If you’re looking for a coastal paddle that will combine just about everything you’d want out of a day on the water, put Muscongus Sound in the midcoast on your must-do list for this summer.

A few hours of exploring the shoreline and harbors will include anything you might ask for: spectacular scenery, sea birds, harbor seals, working lobster boats, sleek sailboats, attractive cottages with lawns and gardens running down to the water’s edge, and even a little history. Not to mention the chance to paddle around an island that’s home to an internationally recognized Audubon Camp dedicated to the study of birds and the Maine coast environment for the past 76 years.

Your adventure will start as you turn south on Route 32 in Waldoboro and head down the Pemaquid Peninsula. Fourteen miles later, after passing through Bremen, you’ll crest a hill and descend into tiny Round Pond village. As I did on a recent sunny day, you’ll launch on a well-marked and easily accessible ramp right next to the local fishermen’s co-op, where you’ll see lobstermen unloading their catch.

You’ll doubtless make a mental note that there’s even a little takeout stand where you can grab lunch and sit on a deck overlooking the harbor when you return from your paddle.

You’ll probably be tempted to paddle the entire perimeter of the protected harbor just to admire the well-kept grounds of the cottages that dot the shoreline before you head out into the sound, as did I.

Then I’d suggest you head up the shore toward tiny Muscongus Harbor less than two miles to the north. After exploring the harbor, paddle up into Greenland Cove for another couple miles past Ram Island before swinging around Hockomock Point. Circumnavigate Hog Island and the Todd Wildlife Sanctuary, home of the Audubon Nature Study Camp that was launched in 1936 to educate teachers and adult students.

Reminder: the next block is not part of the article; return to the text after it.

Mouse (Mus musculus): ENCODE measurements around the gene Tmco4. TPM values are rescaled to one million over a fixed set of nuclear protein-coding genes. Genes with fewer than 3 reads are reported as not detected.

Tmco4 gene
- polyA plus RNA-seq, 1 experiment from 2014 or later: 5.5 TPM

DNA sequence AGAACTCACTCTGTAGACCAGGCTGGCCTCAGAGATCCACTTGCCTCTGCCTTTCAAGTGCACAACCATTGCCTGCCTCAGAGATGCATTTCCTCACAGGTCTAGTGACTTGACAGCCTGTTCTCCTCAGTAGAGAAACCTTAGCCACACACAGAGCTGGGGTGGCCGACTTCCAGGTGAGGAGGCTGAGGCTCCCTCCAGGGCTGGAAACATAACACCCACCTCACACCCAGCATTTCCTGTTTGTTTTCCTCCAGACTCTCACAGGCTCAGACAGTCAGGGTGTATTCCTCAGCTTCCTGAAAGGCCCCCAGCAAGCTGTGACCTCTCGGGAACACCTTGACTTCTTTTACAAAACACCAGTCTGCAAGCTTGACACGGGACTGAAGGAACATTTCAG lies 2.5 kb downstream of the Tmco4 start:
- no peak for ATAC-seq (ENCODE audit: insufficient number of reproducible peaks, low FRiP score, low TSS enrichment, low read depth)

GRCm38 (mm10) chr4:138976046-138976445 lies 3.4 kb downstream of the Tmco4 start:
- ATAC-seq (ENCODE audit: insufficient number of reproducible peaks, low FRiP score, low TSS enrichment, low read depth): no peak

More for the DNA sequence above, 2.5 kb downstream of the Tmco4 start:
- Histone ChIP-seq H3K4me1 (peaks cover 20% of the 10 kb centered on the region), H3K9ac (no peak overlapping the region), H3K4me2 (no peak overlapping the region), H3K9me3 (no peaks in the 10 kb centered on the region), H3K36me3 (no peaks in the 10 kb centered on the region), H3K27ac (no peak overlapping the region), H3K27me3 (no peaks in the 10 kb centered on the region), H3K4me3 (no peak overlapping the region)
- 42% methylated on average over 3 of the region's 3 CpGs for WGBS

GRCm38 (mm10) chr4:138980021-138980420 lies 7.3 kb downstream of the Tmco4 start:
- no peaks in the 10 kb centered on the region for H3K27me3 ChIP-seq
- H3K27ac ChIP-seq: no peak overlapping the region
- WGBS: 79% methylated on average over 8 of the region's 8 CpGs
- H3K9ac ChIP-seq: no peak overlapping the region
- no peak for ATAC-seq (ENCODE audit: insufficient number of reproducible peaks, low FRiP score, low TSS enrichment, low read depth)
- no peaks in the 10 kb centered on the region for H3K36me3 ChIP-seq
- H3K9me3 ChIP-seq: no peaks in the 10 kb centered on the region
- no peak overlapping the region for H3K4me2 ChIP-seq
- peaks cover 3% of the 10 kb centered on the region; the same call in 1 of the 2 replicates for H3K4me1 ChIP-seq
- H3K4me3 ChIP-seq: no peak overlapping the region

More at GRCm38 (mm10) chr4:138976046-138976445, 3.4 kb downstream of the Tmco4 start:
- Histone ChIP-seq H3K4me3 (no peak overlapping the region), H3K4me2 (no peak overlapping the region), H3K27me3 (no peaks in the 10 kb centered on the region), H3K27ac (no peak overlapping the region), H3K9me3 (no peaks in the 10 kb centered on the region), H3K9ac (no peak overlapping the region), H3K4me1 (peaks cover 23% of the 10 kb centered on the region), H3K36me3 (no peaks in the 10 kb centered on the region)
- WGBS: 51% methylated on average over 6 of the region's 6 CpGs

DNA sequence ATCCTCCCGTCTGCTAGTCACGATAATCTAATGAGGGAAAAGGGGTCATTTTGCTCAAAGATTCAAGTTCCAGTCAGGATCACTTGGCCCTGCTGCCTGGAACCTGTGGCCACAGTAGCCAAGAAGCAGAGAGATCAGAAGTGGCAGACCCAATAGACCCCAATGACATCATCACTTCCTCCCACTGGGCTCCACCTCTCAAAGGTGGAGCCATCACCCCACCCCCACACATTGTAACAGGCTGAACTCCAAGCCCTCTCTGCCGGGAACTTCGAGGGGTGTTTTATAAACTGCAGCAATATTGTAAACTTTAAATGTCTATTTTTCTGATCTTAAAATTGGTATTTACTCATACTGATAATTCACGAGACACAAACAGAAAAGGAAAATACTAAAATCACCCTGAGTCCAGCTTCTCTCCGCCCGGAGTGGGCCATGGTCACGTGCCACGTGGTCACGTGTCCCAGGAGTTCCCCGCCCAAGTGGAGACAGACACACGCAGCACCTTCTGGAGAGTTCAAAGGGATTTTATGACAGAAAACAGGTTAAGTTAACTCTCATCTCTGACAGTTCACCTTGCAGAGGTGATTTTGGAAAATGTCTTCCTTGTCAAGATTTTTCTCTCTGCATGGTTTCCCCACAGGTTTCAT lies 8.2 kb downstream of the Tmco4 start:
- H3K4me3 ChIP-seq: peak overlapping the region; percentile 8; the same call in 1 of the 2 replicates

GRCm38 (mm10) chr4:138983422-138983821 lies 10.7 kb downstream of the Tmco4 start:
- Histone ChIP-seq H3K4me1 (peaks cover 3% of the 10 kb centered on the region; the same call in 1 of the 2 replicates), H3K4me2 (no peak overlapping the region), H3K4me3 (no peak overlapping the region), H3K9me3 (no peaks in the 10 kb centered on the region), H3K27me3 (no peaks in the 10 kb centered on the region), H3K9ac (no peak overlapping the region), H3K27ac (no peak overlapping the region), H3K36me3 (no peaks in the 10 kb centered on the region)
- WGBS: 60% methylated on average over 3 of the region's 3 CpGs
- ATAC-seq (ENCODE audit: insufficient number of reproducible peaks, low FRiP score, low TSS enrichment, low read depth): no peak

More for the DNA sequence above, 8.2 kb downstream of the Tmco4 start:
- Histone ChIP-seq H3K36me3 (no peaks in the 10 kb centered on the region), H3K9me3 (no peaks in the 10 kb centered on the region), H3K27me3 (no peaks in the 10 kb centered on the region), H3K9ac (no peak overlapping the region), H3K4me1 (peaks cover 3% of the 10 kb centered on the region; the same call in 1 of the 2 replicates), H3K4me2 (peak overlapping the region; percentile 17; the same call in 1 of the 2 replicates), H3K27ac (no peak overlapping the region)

The storied faculty there has included such notable wildlife educators and conservation leaders as Roger Tory Peterson and Rachel Carson, as well as Dr. Stephen W. Kress, an ornithology instructor there in the 1970s who founded Project Puffin, the internationally acclaimed seabird conservation program.

Today the camp is a leader in environmental education, attracting students from across the country to experience both the profound beauty and ecological significance of this unique Maine treasure. To date, more than 20,000 teachers from kindergarten through Grade 12 have studied in this natural classroom and experienced, in the words of many of them, “the magic of Hog Island.”

If you have enough time, and if the weather’s right, you might consider exploring a couple miles farther north up the shore to Medomak, where, incidentally, there’s a hand-carry launch site. You may be tempted to do some paddling around Bremen Long Island, which protects Medomak a short distance to the east.

Heading south from Hog Island, you’ll next arrive at Louds Island after about half a mile, with its stunning little Marsh Harbor in the shadow of Marsh Island. Then it’s out around Bar Island off the south end of Louds.

I believe the sand bar off Louds — it’s barely covered with water at high tide — is the place where local legend has it that Wampanoag Chief Samoset was buried, ostensibly to allow his bones to be polished by the incoming and receding ties.

Historians tell us that Samoset, a sagamore (subordinate chief), was the first Native American to make contact with the Pilgrims on March 16, 1621, in Plymouth, Mass. He surprised them by strolling straight through the middle of their encampment and speaking English, learned from the foreigners he’d befriended who were fishing off Monhegan Island.

Your Muscongus Sound adventure could include, if you’re especially energetic, continuing south from Louds Island for about five miles past Long Cove Point, with a stop at the Rachel Carson Salt Pond Preserve before entering New Harbor. It’s a rewarding destination that’s the archetypical working harbor, full of lobster boats and draggers, not to mention a great waterfront seafood restaurant.

Continuing along another three miles to Pemaquid Point will probably be a little more than could be included in your one-day itinerary, but you’ll want to plan a future visit, I’m sure.

John Christie is an author and year-round Maine explorer. He and his son Josh write in Outdoors about places to enjoy the beauty that only Maine has to offer. He can be contacted at [email protected]

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